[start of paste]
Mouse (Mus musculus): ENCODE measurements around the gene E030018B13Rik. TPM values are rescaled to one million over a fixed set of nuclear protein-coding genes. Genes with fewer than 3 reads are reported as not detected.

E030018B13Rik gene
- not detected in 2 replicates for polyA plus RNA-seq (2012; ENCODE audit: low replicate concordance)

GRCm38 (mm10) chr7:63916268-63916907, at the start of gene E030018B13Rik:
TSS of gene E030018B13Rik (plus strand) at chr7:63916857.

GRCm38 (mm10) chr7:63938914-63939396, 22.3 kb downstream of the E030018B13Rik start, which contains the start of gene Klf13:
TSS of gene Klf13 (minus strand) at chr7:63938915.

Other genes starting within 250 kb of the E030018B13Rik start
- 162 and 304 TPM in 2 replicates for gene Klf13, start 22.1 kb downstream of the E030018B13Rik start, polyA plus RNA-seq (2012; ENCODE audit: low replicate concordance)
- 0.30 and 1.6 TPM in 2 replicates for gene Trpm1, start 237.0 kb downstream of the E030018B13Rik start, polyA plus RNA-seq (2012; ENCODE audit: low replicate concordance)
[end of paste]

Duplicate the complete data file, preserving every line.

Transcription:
Mouse (Mus musculus): ENCODE measurements around the gene E030018B13Rik. TPM values are rescaled to one million over a fixed set of nuclear protein-coding genes. Genes with fewer than 3 reads are reported as not detected.

E030018B13Rik gene
- not detected in 2 replicates for polyA plus RNA-seq (2012; ENCODE audit: low replicate concordance)

GRCm38 (mm10) chr7:63916268-63916907, at the start of gene E030018B13Rik:
TSS of gene E030018B13Rik (plus strand) at chr7:63916857.

GRCm38 (mm10) chr7:63938914-63939396, 22.3 kb downstream of the E030018B13Rik start, which contains the start of gene Klf13:
TSS of gene Klf13 (minus strand) at chr7:63938915.

Other genes starting within 250 kb of the E030018B13Rik start
- 162 and 304 TPM in 2 replicates for gene Klf13, start 22.1 kb downstream of the E030018B13Rik start, polyA plus RNA-seq (2012; ENCODE audit: low replicate concordance)
- 0.30 and 1.6 TPM in 2 replicates for gene Trpm1, start 237.0 kb downstream of the E030018B13Rik start, polyA plus RNA-seq (2012; ENCODE audit: low replicate concordance)